Argentina’s Milei launches assault on workers after pushing through sweeping legislation

The government of Argentina’s fascistic President Javier Milei has initiated a broad offensive against the working class in the wake last week’s congressional approval of the so-called Law of Bases (Ley de Bases). This sweeping package of counter-reforms decimates social rights, including job security, while boosting the profit interests of Argentine and international capital.

Javier Milei, February 12, 2024 [Photo by Quirinale / CC BY-SA 4.0]

Last Friday’s 136-116 vote in the Chamber of Deputies to approve the legislative package followed six months of parliamentary debate marked by threats and extortion along with a series of mass protests that met with unprecedented police repression. Among the measures included is the decimation of state restrictions on layoffs, price hikes and corporate criminality.

Milei’s administration is leading the way in what is becoming a jobs massacre. The Association of State Workers (ATE), Argentina’s largest federal employees’ union, has recorded at least 2,300 layoffs by the Milei regime as of June, with entire government agencies shut down or merged.

While the unions have failed to take any serious action to defend jobs and basic rights, workers who have taken to the streets to protest the layoffs have met with naked police violence. Workers at the National Institute of Industrial Technology (INTI) were attacked by helmeted riot police using shields, clubs and tear gas Tuesday when they took to the street to protest the firing of 288 of their colleagues at the agency.

Even while facing growing popular opposition among broad masses of working people in Argentina, Milei is continuing his globe-trotting, receiving a hero’s welcome from right-wing and big business audiences internationally.

Last week in speeches in Germany and the Czech Republic Milei, who describes himself as anarcho-capitalist and a follower of the anti-Marxist Austrian School of Economics, declared his intention to follow in the footsteps of President Carlos Menem, who ruled Argentina between 1989 and 1999 and imposed austerity measures and privatizations of industries that had been nationalized under previous administrations, including the railroads, telephones, and the national oil company YPF.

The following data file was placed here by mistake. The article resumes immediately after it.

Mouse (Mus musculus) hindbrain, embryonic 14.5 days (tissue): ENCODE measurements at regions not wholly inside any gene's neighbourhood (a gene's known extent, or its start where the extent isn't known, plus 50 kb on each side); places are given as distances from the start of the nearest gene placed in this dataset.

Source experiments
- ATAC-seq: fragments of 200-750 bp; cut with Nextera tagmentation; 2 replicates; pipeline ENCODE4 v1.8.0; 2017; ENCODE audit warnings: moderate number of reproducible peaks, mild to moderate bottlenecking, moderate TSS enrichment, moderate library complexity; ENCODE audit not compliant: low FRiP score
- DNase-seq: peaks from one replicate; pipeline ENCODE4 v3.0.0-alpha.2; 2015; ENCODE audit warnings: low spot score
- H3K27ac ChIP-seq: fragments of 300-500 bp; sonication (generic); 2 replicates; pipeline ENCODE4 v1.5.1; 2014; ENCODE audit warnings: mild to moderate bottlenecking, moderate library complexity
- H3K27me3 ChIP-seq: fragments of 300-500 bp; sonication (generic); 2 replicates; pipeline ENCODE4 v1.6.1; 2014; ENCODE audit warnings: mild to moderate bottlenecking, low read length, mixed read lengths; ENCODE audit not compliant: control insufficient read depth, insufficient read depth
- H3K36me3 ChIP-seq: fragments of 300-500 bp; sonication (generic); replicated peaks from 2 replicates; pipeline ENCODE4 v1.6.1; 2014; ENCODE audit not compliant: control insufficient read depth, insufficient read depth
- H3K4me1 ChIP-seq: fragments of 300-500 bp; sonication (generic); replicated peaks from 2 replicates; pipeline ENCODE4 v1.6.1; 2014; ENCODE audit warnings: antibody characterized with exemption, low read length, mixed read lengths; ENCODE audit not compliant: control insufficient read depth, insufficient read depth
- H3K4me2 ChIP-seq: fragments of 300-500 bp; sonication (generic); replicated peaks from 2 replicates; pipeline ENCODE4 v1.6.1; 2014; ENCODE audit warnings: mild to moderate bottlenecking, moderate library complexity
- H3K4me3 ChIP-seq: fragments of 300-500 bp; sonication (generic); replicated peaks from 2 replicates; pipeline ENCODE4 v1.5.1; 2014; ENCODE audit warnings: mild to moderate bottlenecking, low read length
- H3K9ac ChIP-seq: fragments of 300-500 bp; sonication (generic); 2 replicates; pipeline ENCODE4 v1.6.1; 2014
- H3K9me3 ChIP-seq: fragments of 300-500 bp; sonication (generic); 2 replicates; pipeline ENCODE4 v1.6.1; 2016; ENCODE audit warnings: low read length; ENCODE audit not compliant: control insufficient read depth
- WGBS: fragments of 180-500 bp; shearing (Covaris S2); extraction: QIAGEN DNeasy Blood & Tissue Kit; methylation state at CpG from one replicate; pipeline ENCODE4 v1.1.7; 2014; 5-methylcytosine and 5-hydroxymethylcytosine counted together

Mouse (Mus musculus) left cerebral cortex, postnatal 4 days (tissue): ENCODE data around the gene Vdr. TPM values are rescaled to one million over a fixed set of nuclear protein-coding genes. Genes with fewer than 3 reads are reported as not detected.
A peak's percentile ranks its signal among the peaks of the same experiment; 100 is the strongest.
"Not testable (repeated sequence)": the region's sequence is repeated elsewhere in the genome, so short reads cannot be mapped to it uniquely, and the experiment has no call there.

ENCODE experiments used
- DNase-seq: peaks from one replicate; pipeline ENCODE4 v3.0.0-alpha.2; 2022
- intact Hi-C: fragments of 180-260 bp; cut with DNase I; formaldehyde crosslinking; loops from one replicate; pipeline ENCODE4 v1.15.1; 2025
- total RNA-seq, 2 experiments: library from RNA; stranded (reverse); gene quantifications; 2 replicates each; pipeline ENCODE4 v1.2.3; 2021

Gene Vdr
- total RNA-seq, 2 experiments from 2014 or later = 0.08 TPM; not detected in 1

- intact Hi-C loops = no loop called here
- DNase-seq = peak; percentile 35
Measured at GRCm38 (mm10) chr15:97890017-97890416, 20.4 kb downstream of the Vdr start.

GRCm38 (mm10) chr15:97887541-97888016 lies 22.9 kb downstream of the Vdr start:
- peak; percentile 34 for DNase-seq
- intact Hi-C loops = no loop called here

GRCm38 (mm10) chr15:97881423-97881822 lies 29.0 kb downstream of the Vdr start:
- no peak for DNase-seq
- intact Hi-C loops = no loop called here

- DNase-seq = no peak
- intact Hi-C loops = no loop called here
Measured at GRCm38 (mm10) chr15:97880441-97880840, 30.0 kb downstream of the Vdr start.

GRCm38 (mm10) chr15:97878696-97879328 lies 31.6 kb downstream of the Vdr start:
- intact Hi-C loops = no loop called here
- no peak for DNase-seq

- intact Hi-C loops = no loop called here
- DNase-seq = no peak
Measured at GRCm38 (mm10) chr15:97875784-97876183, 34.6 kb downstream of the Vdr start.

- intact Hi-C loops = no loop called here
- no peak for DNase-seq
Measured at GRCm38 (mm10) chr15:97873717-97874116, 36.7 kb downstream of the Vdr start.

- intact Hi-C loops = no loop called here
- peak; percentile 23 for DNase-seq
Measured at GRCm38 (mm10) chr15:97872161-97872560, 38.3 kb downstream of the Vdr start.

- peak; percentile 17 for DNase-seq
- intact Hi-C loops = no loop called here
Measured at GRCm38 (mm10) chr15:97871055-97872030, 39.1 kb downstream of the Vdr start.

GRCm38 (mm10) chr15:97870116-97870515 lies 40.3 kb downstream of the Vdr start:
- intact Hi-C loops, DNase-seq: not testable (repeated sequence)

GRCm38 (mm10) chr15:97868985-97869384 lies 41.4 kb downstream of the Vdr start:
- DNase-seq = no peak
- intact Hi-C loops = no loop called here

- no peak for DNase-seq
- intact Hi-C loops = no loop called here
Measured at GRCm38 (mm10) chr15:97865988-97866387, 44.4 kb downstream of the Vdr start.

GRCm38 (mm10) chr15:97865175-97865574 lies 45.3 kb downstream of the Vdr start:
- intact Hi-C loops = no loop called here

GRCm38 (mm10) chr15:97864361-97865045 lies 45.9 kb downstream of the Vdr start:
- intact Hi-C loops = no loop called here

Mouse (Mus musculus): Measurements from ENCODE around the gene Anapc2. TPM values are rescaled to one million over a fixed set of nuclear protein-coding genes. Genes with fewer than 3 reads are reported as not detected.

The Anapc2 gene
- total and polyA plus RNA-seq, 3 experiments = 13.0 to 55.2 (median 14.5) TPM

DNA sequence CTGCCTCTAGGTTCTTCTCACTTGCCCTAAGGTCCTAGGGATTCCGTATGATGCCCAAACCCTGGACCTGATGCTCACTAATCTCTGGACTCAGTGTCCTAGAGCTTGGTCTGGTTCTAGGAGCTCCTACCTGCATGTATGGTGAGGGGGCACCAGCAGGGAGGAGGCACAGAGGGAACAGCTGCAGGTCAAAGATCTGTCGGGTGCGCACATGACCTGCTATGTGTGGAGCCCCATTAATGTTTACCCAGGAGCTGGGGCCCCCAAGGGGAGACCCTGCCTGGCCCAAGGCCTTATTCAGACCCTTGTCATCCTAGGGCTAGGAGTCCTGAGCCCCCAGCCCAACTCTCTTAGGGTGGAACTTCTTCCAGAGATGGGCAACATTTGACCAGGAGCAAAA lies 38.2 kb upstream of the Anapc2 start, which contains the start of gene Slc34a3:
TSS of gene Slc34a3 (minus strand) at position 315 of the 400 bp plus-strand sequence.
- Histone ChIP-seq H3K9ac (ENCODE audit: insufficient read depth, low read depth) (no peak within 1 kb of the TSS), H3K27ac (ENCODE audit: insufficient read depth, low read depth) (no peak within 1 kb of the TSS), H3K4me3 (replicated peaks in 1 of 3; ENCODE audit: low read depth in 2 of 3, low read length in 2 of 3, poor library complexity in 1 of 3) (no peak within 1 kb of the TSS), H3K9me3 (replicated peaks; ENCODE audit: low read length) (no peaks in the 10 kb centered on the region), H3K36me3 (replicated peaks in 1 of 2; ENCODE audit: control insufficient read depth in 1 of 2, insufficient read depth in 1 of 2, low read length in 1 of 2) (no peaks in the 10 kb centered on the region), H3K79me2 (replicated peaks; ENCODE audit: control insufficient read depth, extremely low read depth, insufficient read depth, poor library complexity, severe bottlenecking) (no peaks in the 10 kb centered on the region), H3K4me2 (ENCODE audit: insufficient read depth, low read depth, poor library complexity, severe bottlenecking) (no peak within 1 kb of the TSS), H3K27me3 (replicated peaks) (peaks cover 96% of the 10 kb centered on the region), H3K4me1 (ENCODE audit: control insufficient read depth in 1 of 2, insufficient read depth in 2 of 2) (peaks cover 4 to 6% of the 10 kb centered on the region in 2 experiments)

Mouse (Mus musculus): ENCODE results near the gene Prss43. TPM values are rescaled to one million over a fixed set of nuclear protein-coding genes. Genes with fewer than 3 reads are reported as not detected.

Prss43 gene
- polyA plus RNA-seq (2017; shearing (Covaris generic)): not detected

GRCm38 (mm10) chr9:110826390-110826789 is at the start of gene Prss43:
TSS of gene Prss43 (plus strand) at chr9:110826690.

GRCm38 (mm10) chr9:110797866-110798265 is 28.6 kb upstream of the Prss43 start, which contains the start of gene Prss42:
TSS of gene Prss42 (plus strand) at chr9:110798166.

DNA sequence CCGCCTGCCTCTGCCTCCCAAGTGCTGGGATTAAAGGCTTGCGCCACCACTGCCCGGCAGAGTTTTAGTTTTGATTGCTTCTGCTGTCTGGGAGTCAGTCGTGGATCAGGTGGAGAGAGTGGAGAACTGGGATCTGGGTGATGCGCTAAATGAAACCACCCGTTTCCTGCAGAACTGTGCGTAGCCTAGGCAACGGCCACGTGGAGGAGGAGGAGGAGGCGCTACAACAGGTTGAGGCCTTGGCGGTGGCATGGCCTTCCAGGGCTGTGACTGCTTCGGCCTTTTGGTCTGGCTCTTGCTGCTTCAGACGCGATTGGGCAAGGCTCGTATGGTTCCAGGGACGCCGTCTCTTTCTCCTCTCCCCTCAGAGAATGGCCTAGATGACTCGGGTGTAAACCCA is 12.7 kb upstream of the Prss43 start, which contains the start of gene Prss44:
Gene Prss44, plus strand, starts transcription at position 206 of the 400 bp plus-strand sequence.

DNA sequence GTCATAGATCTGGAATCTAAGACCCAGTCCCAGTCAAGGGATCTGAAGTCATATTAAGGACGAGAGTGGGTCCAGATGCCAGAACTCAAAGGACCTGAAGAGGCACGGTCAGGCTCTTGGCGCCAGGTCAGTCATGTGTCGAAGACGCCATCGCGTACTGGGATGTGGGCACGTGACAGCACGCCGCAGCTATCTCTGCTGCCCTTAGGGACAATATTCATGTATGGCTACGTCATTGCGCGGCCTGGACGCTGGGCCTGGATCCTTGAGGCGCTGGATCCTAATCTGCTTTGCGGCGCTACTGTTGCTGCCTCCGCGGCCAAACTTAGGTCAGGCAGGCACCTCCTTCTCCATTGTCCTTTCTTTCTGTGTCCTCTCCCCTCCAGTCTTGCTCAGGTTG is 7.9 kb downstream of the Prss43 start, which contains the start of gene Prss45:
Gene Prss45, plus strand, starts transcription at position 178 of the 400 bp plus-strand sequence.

Milei assured his audience that the solution was to reduce government debt and regulations (Libertad carajo!), announcing that his “Chainsaw Plan” (Plan Motosierra) went far beyond Menem’s free market approach. While the Menem had imposed 20 liberalizing measures, Milei’s Ley de Bases has over 200 liberalizing measures. The earlier Decree of National Necessity, already in force, adds dozens of others. 

For Milei, the main enemy of Argentine capitalism is the working class, which he aims to isolate and control, divide and defeat, utilizing not only the support of finance and industrial capital, the agrarian oligarchy and the military, but also the complicity of the trade union bureaucracies and the petty bourgeois nationalist pseudo-left parties. His latest claim: that “the socialists,” meaning the working masses, are attempting to overthrow his government because they know that his measures are working, is in line with this ideology, that in one form or another has terrorized Argentine workers since 1972.

Both the Law of Bases and the DNU are intended to subordinate the state, and Argentine society, to the market—benefiting the agricultural and energy plutocracies, and the vulture funds that profit off of Argentina’s debt crisis.  Nationalized  companies are to be privatized. Price and rent controls are to be dismantled, together with measures that allow the government to “interfere with the decisions of Argentine businesses,” such as regulations aimed at preventing the scarcity of essential goods and guarantees that supermarkets will carry a minimum percentage of goods made by small businesses.

Already, as a result of the Milei’s policies, every week conditions of poverty and insecurity worsen for Argentine workers. Already, the share of the population living poverty exceeds that at the height of the 1998 depression (42 percent). Over 60 percent of the population of the country is in poverty, without the means of purchasing food, transportation, clothing and medicines—27 million out of a population of 45 million. Young workers are being pushed out, forced to emigrate by conditions of extreme poverty and lack of decent employment. 

The number of temporary and contingent workers on hunger wages in Argentina now exceeds 5 million, out of a total labor force of 21 million. Less than 40 percent of workers are organized in trade unions.